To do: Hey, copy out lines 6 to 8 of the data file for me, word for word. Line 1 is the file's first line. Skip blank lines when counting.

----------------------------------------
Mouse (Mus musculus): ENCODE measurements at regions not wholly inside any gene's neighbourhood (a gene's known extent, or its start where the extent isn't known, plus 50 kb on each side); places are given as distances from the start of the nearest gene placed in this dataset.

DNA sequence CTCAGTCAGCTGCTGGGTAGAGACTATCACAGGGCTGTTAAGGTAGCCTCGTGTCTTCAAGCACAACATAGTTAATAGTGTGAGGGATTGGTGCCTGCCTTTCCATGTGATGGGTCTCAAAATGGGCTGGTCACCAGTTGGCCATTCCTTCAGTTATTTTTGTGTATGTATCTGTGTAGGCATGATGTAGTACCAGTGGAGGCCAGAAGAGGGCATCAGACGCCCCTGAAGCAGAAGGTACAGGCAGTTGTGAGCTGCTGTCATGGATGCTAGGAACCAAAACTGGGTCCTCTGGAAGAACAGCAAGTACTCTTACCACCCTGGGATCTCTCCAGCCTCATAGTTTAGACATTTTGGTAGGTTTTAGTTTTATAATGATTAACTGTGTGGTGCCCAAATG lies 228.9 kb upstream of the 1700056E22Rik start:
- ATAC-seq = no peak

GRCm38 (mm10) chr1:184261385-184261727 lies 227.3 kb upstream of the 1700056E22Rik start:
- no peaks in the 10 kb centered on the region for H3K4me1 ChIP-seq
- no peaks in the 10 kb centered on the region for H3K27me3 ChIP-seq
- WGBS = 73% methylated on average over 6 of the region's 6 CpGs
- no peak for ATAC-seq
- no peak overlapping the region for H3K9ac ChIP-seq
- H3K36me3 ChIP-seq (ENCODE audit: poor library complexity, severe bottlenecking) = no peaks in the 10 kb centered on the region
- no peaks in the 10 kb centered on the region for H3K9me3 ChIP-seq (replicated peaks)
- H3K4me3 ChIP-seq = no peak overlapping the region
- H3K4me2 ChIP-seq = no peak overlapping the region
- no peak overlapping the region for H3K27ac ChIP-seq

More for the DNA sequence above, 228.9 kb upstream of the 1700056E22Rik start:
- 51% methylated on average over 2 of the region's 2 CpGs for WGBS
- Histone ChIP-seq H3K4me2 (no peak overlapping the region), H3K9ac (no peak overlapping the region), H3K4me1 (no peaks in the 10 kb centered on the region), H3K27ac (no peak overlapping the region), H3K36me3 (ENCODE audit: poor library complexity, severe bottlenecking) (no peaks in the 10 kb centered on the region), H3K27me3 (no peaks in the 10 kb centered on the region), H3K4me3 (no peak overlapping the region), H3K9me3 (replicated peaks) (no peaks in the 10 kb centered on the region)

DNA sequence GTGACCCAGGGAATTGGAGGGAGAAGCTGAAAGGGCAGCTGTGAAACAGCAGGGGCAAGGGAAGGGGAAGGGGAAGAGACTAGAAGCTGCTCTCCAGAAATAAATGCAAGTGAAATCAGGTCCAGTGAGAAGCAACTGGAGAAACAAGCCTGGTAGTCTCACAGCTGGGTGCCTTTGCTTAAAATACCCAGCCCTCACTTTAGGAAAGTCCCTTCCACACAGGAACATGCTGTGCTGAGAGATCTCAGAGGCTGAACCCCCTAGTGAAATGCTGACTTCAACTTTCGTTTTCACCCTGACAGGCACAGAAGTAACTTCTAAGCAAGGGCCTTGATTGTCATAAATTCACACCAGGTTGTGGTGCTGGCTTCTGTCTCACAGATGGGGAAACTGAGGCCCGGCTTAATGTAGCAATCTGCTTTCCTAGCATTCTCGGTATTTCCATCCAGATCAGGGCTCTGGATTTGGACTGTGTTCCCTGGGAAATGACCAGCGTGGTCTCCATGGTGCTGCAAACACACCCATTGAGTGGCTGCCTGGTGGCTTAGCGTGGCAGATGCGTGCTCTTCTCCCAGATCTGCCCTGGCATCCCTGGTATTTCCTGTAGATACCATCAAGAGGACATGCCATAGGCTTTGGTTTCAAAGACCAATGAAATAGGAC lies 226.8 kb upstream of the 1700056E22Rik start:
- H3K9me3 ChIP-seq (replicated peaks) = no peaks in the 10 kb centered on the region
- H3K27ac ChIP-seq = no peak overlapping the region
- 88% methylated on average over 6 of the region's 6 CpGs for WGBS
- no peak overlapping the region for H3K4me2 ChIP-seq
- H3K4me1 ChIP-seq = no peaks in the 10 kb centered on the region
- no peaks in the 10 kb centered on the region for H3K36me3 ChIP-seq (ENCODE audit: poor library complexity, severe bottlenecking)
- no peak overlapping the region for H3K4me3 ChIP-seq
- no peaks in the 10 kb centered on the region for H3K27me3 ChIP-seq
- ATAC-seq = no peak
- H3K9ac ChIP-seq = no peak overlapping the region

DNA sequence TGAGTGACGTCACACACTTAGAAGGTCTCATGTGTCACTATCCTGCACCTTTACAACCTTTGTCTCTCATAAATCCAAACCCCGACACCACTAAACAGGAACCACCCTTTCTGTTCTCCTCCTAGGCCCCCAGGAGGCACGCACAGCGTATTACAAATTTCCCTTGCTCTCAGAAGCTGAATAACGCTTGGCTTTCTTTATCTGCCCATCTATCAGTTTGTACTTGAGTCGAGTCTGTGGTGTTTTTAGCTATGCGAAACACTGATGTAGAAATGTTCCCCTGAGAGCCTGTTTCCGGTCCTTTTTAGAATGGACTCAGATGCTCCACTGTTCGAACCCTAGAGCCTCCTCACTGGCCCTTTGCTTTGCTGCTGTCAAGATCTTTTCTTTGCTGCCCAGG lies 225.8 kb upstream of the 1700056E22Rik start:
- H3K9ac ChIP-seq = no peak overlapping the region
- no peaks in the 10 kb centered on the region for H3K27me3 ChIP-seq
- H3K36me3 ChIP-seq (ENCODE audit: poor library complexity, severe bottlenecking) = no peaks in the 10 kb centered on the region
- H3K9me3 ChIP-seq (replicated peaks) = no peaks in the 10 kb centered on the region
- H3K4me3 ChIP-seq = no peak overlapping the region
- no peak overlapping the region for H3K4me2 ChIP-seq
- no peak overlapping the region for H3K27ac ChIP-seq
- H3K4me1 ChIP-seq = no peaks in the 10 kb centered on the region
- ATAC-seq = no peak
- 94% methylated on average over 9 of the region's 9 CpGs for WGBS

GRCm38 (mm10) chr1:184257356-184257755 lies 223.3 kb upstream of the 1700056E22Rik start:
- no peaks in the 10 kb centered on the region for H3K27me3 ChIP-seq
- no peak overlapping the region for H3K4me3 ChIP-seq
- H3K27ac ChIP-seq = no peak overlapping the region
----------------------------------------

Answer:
- no peaks in the 10 kb centered on the region for H3K27me3 ChIP-seq
- WGBS = 73% methylated on average over 6 of the region's 6 CpGs
- no peak for ATAC-seq